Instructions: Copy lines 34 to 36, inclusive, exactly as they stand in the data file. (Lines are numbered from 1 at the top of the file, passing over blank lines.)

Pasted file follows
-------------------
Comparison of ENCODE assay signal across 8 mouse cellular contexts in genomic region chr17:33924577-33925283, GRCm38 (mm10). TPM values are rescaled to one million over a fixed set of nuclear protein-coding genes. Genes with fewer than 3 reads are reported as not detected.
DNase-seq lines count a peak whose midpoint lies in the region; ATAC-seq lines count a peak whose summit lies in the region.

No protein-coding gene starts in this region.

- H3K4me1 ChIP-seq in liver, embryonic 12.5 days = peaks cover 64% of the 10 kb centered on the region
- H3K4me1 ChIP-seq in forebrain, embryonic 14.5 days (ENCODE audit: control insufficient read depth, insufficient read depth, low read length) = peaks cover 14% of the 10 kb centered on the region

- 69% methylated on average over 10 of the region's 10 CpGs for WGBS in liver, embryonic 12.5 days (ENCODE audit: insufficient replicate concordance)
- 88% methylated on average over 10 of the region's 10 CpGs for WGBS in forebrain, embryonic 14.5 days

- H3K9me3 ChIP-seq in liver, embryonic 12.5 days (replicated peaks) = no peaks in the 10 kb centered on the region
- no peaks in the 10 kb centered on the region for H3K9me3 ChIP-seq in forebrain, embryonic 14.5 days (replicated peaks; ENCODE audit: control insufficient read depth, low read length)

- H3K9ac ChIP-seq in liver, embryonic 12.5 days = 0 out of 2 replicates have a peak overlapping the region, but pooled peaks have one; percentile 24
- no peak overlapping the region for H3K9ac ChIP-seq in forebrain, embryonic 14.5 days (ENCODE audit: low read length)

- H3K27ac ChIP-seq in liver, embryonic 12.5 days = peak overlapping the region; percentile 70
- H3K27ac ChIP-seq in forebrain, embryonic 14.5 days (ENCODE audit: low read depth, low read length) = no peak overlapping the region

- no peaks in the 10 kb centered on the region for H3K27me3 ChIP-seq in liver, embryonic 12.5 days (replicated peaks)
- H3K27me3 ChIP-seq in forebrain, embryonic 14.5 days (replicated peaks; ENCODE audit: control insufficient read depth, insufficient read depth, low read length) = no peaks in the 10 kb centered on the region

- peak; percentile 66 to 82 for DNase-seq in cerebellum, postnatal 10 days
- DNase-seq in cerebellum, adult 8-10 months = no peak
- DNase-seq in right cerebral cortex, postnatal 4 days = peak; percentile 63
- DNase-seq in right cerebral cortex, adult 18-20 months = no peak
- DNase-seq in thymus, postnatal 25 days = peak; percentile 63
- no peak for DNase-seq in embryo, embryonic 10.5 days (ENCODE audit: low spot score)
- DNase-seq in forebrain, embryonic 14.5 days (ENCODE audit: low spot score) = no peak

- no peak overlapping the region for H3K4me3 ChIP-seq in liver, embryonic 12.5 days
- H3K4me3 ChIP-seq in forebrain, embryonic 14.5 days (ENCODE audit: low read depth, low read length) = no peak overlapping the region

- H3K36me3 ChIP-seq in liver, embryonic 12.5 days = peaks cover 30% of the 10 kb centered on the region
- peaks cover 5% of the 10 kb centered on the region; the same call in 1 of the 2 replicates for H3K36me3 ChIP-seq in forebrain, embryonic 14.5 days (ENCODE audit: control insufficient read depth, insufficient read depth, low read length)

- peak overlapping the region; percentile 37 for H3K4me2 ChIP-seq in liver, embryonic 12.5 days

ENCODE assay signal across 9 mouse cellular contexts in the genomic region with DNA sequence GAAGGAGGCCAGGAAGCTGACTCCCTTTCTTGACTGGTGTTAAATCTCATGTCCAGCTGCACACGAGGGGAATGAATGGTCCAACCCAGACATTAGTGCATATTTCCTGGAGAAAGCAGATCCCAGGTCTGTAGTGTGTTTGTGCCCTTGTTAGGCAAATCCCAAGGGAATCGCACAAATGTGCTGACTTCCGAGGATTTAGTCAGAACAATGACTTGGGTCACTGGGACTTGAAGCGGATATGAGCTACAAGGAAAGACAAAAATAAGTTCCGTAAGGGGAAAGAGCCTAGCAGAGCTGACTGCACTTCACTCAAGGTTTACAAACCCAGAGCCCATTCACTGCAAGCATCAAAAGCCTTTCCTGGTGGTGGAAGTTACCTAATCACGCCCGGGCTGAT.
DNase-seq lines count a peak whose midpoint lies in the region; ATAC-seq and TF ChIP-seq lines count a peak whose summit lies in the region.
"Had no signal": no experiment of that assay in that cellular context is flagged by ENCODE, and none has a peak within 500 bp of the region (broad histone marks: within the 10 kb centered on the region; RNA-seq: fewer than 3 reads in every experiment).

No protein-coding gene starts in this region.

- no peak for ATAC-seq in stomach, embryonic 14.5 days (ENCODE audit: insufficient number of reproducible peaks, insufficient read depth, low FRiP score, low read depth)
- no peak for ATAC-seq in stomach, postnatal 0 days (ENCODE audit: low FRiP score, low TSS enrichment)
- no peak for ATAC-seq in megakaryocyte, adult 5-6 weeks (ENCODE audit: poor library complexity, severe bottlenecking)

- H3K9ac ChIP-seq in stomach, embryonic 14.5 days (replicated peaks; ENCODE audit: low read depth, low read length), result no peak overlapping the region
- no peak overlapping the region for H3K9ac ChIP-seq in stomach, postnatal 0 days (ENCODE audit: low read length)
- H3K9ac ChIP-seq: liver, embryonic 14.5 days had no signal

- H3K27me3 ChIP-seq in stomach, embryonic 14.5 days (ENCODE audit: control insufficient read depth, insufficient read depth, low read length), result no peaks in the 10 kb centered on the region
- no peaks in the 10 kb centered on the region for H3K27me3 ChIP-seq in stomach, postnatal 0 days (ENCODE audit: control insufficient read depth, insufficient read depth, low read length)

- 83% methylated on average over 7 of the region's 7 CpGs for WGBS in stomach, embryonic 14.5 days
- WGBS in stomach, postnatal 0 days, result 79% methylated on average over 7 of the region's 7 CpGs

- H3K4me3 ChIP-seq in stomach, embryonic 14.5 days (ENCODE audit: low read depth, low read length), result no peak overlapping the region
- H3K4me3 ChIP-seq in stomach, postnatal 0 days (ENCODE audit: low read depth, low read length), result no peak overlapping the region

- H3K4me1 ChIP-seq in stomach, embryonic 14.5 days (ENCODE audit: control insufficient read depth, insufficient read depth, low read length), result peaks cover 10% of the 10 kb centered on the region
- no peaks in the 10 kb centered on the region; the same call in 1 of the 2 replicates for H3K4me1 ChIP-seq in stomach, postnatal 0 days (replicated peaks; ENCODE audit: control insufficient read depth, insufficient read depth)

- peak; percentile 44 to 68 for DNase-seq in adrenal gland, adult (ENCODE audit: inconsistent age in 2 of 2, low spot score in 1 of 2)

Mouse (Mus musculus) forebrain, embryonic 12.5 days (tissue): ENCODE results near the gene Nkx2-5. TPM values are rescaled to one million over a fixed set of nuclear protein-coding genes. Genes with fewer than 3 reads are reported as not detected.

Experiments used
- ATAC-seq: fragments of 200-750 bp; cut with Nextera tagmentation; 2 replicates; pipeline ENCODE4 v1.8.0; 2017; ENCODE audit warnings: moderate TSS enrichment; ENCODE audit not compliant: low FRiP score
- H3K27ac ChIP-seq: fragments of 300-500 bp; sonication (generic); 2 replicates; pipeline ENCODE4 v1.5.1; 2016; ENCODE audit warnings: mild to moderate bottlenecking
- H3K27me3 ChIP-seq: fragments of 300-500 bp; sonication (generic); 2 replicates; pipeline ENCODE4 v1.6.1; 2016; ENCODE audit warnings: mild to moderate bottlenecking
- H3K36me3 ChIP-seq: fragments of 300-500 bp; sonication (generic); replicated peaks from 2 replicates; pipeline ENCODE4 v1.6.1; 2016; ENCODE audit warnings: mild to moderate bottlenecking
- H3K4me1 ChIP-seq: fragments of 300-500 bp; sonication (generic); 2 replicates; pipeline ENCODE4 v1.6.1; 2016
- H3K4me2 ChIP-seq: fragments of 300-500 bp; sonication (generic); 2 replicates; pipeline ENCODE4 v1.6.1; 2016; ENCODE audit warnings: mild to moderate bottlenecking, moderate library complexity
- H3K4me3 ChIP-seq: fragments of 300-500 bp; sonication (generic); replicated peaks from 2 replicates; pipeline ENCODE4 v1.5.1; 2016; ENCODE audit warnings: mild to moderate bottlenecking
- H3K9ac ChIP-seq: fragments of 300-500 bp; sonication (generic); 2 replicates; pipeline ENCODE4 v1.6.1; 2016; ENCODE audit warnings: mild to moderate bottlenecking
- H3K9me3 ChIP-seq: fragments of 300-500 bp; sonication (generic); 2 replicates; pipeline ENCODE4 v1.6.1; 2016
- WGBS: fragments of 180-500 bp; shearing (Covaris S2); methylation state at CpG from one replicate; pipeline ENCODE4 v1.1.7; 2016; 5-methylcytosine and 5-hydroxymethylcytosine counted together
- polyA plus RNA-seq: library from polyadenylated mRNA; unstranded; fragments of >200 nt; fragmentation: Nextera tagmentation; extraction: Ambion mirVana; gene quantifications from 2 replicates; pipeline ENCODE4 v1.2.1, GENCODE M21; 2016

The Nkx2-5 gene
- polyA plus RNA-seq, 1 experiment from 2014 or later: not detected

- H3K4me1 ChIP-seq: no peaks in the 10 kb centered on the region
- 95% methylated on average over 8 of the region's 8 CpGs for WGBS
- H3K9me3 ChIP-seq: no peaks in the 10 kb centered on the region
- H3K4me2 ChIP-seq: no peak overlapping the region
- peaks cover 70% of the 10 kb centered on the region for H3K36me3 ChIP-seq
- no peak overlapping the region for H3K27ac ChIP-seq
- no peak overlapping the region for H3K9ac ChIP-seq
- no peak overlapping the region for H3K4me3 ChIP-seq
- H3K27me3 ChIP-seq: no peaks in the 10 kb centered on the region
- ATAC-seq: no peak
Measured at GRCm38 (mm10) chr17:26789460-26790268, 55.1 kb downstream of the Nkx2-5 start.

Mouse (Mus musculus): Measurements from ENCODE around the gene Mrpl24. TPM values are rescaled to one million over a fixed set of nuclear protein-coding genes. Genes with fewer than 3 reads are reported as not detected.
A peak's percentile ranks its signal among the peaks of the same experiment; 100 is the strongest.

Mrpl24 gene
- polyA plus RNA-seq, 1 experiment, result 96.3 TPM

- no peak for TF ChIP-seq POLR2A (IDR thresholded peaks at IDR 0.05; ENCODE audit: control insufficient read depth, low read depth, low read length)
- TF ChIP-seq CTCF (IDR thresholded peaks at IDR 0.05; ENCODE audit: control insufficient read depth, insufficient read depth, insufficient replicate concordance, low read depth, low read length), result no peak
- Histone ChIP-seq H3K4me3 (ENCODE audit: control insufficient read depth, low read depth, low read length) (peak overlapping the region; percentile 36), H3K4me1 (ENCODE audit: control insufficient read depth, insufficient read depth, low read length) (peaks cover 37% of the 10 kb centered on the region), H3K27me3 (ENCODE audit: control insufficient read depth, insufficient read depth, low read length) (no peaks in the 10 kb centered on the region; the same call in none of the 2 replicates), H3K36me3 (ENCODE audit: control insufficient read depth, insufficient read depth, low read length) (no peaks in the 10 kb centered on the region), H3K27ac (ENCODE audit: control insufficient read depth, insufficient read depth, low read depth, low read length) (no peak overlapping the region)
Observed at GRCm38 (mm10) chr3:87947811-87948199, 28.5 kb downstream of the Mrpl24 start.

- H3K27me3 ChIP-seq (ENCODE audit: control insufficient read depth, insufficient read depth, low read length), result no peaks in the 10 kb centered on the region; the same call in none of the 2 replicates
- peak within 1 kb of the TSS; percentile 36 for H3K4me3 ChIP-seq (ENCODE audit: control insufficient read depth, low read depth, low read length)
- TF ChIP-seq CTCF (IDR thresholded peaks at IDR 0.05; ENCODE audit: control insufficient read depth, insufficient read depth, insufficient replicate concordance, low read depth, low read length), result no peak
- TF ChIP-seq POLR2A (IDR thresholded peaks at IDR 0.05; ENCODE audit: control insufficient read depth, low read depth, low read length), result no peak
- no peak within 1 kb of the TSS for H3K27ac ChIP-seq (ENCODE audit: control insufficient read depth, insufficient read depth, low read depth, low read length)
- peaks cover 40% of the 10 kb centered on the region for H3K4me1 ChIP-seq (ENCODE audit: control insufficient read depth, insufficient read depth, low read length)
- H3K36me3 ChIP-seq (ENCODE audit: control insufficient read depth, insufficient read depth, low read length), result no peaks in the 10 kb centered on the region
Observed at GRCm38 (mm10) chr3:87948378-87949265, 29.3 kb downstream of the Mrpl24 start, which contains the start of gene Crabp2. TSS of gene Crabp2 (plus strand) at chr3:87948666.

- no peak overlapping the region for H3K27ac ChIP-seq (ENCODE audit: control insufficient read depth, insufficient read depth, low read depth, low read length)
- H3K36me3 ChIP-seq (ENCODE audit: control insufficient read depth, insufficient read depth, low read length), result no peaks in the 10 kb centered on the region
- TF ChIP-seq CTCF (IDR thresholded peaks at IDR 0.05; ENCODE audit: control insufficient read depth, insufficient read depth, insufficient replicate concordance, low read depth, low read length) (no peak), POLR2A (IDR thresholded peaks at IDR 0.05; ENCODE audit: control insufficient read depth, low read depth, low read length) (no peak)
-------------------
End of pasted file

- no peak for ATAC-seq in megakaryocyte, adult 5-6 weeks (ENCODE audit: poor library complexity, severe bottlenecking)

- H3K9ac ChIP-seq in stomach, embryonic 14.5 days (replicated peaks; ENCODE audit: low read depth, low read length), result no peak overlapping the region
- no peak overlapping the region for H3K9ac ChIP-seq in stomach, postnatal 0 days (ENCODE audit: low read length)